Ramdev and the Coronil claim: Patanjali treading on thin legal ice, but enforcement gaps might let yoga guru get away with COVID 'drug'
Patanjali Ayurved is treading on thin legal ice with regard to the true effect of the drug compared to what is claimed. Considering the widespread adverse impact that could result from reliance upon an ineffective drug during a deadly pandemic, the question also arises as to whether the usual standard of approval of new drugs is sufficient for the present situation or whether a different standard has to be adopted despite the urgent need for a remedy.
As the world looks for solutions for the pandemic that has held us hostage for the last few months, and threatens our way of life for at least the next few, Patanjali Ayurveda Ltd on Wednesday launched an Ayurvedic medicine – named Coronil, and claimed that it's a cure for COVID-19 .
The news was met with skepticism from some quarters who, cognizant of the rigorous and time consuming process by which comprehensive clinical trials are conducted and new drugs are innovated, felt that the drug being touted by Patanjali Ayurveda did not meet those standards.
Soon enough the AYUSH Ministry of the Government of India issued a statement denying any knowledge of the scientific study claimed by Ramdev's Patanjali and said that advertisement of any such medicine is covered under the Drugs and Magic Remedies (Objectionable Advertisements) Act, 1954.
In response Patanjali Ayurveda doubled down on its assertion claiming that it was merely a “communication gap” with the government authorities, and further stated that they had in fact received approvals from Clinical Trials Registry – India (CTRI) for the Clinical Trials and that they had conducted the study with NIMS Jaipur.
Separately, the License Officer of the Uttarakhand Ayurved Department released a statement that they only approved a license for immunity booster, cough and fever and not as a cure for COVID-19 .
Guidelines for development of ayurvedic drugs
The AYUSH ministry in 2018 had issued detailed guidelines for clinical research in the Ayurveda, Siddha, Unani and Homeopathic systems. The AYUSH Ministry, in its notification of 21 April, sought to plug the gap in the Drugs and Cosmetics Act, 1940 and the Drugs and Cosmetics Rules, 1945 which do not provide specific procedures for conducting clinical trials in Ayurveda, Siddha, Unani, Homoeopathy drugs.
The ministry declared that the clinical trials for new drugs in these systems for COVID-19 would have to be conducted as per the AYUSH guidelines or guidelines of the ICMR.
While it remains to be seen as to whether Patanjali Ayurveda can substantiate its claim on successful clinical trials and the approvals, it is important to consider what the effect of a false advertisement could be in legal terms.
Drugs and Cosmetics Act, 1940
The Drugs and Cosmetics Act, 1940 did not originally contemplate the regulation of Ayurvedic medicines. It is only by the insertion of Chapter IVA in the Act (with effect from 1969) that some regulatory arrangements for AYUSH medicines were made.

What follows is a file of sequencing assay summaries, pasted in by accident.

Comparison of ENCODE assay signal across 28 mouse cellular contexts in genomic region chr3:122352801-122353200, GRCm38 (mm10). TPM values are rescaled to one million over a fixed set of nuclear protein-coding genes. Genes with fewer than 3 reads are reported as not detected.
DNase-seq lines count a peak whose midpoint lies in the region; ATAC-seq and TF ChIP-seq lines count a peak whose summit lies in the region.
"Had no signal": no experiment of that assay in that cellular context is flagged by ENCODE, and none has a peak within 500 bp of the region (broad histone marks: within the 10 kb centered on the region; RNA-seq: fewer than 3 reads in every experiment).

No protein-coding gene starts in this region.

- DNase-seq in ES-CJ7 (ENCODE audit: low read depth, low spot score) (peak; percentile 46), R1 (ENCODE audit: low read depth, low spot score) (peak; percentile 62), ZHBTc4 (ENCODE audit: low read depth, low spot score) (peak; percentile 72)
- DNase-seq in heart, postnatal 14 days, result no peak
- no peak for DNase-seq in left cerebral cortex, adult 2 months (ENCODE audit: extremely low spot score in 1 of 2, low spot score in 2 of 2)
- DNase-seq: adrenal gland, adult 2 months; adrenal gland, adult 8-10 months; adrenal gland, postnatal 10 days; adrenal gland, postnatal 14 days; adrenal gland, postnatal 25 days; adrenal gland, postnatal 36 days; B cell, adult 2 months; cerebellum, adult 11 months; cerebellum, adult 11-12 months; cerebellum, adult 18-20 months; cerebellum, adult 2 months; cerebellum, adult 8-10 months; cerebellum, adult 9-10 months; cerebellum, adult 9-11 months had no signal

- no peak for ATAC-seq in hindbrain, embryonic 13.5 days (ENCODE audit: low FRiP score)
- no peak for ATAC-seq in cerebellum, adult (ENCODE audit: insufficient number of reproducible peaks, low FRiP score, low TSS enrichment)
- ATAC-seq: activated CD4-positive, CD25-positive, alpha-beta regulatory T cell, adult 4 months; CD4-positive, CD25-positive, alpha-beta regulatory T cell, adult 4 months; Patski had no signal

Section 33E of the Drugs and Cosmetics Act deems an ayurvedic drug to be “misbranded” if the label, container or anything accompanying the drug contains a false claim about the drug and the sale of such misbranded drugs is prohibited. Sale of a misbranded drug or a drug without a valid license is punishable by imprisonment up to one year.
Drugs and Magic Remedies Act
Section 4 of the Drugs and Magic Remedies Act prohibits the publication of any advertisement which makes a false claim for the drug or gives a false impression about the true character of the drug. Contravention of this section is punishable by imprisonment of up to six months the first time the person is held guilty and up to one year for each subsequent conviction.
Efficacy of the legislations
The track record of the Drugs and Magic Remedies Act has been sketchy at best.
The Department Related Parliamentary Standing Committee on Health and Family Welfare in its 95th report in 2016 identified two major weaknesses in the enforcement system of the Drugs and Magic Remedies Act in the context of Ayurveda, Siddha, Unani, and Homoeopathic medicines.
First, the licensing authority at the level of the states was stated to be weak. Second, there was no definition of a new drug. As a result, the only requirement for granting license for a new drug was the production of proof of safety and efficacy of a drug which could even be an article on the efficacy of the drug. It is to remedy this situation that the AYUSH ministry formulated the new guidelines mentioned above.
The Committee also recommended further amendments to the Drugs and Magic remedies act, to enhance the powers under the Act, to make it more effective. While a draft amendment bill had been published in February 2020, enhancing the punishment to two years and making other changes has not yet been enacted and brought into effect.
In this scenario, Patanjali Ayurved is treading on thin legal ice with regard to the true effect of the drug compared to what is claimed. Considering the widespread adverse impact that could result from reliance upon an ineffective drug during a deadly pandemic, the question also arises as to whether the usual standard of approval of new drugs is sufficient for the present situation or whether a different standard has to be adopted despite the urgent need for a remedy.
The author is a lawyer practicing in the Supreme Court and other courts and tribunals in Delhi